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Marcia Williams


Marcia Williams, Managing Partner of USM Supply Chain, has 18 years of experience in Supply Chain, with expertise in optimizing Supply Chain-Finance Planning (S&OP/ IBP) at Large Fast-Growing CPGs for greater profitability and improved cash flows. Marcia has helped mid-sized and large companies including Lindt Chocolates, Hershey, and Coty. She holds an MBA from Michigan State University and a degree in Accounting from Universidad de la Republica, Uruguay (South America). Marcia is also a Forbes Council Contributor based out of New York, and author of the book series Supply Chains with Maria in storytelling style. A recent speaker’s engagement is Marcia TEDx Talk: TEDxMSU - How Supply Chain Impacts You: A Transformational Journey.

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Constantine Limberakis


Constantine Limberakis is a thought leader in the area of procurement and supply management. He has over 20 years of international experience, playing strategic roles in a wide spectrum of organizations related to analyst advisory, consulting, product marketing, product development, and market research.Throughout his career, he's been passionate about engaging global business leaders and the broader analyst and technology community with strategic content, speaking engagements, podcasts, research, webinars, and industry articles.Constantine holds a BA in History from the University of Illinois at Urbana-Champaign, and an MBA in Finance & Marketing / Masters in Public & International Affairs from the University of Pittsburgh.

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Scott W. Luton

Founder, CEO, & Host

As the founder and CEO of Supply Chain Now, you might say Scott is the voice of supply chain – but he’s too much of a team player to ever claim such a title. One thing’s for sure: he’s a tried and true supply chain expert. With over 15 years of experience in the end-to-end supply chain, Scott’s insights have appeared in major publications including The Wall Street Journal, USA Today, and CNN. He has also been named a top industry influencer by Thinkers360, ISCEA and more.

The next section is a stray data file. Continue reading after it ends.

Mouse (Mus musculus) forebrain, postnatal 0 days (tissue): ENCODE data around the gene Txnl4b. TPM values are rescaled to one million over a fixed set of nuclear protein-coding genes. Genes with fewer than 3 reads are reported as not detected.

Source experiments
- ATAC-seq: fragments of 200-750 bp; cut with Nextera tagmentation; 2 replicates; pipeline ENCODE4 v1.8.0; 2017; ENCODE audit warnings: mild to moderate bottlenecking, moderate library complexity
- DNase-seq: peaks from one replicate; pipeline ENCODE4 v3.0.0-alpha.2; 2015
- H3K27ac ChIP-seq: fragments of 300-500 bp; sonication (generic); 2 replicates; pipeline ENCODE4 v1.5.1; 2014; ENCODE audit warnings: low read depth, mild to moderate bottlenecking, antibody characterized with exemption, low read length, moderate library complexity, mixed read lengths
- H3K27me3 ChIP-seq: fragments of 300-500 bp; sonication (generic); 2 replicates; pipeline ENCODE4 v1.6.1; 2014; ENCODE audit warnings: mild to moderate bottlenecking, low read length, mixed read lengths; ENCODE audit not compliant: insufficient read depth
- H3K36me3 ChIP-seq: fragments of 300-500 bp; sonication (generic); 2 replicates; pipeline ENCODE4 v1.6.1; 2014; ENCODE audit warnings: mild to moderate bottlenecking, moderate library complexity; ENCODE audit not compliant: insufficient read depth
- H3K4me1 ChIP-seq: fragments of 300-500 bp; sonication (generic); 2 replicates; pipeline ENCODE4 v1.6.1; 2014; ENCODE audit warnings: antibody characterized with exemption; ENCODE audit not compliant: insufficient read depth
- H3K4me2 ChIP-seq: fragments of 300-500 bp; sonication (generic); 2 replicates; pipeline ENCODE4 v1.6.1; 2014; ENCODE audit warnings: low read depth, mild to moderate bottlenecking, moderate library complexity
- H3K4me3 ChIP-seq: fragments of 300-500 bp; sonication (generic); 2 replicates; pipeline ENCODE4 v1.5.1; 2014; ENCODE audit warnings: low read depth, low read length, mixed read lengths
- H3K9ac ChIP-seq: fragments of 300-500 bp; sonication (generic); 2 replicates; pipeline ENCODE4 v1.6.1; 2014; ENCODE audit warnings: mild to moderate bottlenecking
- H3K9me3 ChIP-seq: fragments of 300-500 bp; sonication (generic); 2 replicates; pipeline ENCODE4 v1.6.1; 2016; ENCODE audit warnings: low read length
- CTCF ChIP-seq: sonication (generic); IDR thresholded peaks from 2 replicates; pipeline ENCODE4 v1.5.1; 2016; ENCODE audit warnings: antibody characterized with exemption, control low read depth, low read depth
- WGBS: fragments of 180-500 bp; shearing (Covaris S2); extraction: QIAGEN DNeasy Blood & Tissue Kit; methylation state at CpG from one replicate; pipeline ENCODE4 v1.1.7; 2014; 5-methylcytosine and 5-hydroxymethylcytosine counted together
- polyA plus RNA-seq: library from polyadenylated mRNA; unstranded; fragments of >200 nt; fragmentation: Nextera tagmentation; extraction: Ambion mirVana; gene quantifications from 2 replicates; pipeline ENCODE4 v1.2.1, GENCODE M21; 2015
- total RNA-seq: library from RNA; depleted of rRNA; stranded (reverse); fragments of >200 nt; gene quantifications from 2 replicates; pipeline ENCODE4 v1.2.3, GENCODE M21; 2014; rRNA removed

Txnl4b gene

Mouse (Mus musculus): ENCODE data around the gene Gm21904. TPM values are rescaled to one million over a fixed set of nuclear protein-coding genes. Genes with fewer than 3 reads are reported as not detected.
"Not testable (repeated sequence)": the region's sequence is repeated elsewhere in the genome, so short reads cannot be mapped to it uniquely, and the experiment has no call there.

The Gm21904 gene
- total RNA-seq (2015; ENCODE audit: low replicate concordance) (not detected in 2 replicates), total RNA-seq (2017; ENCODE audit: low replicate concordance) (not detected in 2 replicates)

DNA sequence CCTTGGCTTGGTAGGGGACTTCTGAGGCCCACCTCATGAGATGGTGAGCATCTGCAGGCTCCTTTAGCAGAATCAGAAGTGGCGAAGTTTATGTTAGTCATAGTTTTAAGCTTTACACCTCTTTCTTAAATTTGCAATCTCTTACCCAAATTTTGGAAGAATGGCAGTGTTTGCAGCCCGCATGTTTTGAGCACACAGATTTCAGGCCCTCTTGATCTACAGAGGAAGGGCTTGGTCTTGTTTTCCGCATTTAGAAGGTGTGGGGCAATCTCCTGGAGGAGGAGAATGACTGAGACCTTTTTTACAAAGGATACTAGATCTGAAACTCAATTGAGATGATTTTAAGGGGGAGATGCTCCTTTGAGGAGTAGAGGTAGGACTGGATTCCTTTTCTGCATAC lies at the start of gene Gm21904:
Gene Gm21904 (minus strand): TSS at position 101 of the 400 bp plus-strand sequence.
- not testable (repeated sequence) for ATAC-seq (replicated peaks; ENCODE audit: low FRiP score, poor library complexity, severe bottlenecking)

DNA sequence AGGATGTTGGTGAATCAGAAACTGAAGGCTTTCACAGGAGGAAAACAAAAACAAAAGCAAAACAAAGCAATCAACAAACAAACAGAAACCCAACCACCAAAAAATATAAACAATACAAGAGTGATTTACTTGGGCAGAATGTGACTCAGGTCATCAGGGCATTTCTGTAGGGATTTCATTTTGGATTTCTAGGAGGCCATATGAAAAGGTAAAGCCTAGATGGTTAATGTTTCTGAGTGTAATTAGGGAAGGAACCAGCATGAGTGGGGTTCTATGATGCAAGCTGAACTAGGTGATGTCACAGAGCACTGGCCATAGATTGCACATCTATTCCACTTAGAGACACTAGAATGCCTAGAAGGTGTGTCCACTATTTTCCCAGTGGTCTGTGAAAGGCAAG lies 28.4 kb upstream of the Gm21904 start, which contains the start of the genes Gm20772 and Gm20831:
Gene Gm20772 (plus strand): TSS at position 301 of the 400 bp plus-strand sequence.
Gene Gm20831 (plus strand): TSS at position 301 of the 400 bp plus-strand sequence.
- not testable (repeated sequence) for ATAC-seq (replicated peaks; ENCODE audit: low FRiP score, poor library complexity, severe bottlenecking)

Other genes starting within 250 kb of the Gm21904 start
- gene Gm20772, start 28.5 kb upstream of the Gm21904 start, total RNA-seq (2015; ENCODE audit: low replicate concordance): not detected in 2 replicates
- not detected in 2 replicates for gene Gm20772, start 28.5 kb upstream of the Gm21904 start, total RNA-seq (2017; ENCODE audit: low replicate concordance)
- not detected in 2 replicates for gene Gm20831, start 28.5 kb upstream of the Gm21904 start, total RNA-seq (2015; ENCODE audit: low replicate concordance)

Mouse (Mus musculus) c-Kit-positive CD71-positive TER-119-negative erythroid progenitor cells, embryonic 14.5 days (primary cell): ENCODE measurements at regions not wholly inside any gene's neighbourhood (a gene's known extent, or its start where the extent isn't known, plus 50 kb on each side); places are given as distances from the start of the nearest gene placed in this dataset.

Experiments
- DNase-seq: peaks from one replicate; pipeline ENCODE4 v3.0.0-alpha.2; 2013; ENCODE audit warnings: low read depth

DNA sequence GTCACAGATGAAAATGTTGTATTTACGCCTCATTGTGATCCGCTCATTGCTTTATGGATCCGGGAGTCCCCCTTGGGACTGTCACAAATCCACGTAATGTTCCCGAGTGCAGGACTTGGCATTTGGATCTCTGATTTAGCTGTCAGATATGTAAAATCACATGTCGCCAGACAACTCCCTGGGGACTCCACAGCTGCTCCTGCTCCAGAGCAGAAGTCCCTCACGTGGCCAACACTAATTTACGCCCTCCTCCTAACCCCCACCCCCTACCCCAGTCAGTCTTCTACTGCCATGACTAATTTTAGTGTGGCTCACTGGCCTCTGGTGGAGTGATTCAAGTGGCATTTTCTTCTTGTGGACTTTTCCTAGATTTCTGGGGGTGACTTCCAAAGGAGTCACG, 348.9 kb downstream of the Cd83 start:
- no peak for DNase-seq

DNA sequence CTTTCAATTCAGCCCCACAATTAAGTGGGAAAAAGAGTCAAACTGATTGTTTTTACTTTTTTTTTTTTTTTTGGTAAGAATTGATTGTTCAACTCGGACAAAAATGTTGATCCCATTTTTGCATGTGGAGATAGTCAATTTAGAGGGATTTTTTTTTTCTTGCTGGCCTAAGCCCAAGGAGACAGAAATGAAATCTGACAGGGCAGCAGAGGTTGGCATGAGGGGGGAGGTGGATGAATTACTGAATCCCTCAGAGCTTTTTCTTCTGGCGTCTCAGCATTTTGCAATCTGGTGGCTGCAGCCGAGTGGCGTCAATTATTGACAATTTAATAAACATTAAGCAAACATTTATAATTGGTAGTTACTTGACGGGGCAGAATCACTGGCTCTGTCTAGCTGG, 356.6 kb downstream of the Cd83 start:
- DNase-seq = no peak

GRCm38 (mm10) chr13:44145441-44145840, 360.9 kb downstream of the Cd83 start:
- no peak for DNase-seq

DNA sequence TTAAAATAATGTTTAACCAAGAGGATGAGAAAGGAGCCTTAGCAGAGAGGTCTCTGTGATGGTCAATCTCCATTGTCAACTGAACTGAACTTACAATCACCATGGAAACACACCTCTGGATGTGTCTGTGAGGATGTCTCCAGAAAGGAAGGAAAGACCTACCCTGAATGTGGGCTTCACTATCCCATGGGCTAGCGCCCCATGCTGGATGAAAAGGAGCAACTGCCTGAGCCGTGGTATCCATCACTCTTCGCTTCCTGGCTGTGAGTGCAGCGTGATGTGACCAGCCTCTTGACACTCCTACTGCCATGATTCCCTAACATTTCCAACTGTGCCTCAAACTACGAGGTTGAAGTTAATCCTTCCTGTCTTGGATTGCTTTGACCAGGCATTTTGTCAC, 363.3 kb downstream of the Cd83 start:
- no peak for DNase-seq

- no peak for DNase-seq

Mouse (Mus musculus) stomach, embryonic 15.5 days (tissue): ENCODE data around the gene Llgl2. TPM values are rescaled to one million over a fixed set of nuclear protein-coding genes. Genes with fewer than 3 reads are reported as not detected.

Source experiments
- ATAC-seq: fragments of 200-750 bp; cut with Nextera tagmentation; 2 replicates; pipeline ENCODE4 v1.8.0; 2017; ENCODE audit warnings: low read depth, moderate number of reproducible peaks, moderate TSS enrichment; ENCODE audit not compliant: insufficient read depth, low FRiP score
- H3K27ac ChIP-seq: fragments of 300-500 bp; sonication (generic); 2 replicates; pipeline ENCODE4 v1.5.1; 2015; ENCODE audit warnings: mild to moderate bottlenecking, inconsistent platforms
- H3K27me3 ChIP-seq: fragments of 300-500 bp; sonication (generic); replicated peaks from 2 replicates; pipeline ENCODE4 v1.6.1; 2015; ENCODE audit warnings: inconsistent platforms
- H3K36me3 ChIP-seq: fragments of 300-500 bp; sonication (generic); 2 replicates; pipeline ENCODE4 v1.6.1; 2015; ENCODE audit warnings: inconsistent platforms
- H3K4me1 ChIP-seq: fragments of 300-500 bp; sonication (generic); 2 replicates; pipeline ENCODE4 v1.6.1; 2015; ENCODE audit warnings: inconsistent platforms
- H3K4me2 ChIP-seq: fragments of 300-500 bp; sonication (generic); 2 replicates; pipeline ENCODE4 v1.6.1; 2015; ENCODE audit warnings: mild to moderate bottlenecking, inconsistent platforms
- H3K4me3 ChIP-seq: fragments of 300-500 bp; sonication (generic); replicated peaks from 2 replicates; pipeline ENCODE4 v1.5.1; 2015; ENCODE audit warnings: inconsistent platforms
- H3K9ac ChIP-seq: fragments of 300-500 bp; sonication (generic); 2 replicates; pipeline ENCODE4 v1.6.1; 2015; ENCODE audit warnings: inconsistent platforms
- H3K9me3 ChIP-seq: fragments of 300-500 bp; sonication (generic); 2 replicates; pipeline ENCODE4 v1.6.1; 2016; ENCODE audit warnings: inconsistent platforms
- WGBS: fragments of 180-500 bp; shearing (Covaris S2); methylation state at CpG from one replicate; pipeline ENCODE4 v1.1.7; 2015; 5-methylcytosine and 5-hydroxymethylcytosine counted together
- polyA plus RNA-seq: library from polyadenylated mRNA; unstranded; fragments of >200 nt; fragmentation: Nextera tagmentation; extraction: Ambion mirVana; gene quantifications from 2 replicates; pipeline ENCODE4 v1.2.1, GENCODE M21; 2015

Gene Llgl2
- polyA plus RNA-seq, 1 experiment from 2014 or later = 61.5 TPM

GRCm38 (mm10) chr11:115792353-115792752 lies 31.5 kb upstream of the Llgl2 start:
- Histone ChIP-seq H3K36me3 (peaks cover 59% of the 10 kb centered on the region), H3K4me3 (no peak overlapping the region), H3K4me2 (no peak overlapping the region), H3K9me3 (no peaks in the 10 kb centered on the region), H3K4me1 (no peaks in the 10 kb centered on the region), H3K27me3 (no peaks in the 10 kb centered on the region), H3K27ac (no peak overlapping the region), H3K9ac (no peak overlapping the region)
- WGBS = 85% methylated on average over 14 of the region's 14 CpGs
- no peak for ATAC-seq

From 2009-2011, Scott was president of APICS Atlanta, and he continues to lead initiatives that support both the local business community and global industry. A United States Air Force Veteran, Scott has also regularly led efforts to give back to his fellow veteran community since his departure from active duty in 2002.

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Greg White

Principal & Host

When rapid-growth technology companies, venture capital and private equity firms are looking for advisory, they call Greg – a founder, board director, advisor and catalyst of disruptive B2B technology and supply chain. An insightful visionary, Greg guides founders, investors and leadership teams in creating breakthroughs to gain market exposure and momentum – increasing overall company esteem and valuation.

Greg is a founder himself, creating Blue Ridge Solutions, a Gartner Magic Quadrant Leader in cloud-native supply chain applications, and bringing to market Curo, a field service management solution. He has also held leadership roles with Servigistics (PTC) and E3 Corporation (JDA/Blue Yonder). As a principal and host at Supply Chain Now, Greg helps guide the company’s strategic direction, hosts industry leader discussions, community livestreams, and all in addition to executive producing and hosting his original YouTube channel and podcast, TEChquila Sunrise.

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Chris Barnes

Principal, Supply Chain Now
Host of Supply Chain is Boring

Talk about world-class: Chris is one of the few professionals in the world to hold CPIM-F, CLTD-F and CSCP-F designations from ASCM/APICS. He’s also the APICS coach – and our resident Supply Chain Doctor. When he’s not hosting programs with Supply Chain Now, he’s sharing supply chain knowledge on the APICS Coach Youtube channel or serving as a professional education instructor for the Georgia Tech Supply Chain & Logistic Institute’s Supply Chain Management (SCM) program and University of Tennessee-Chattanooga Center for Professional Education courses.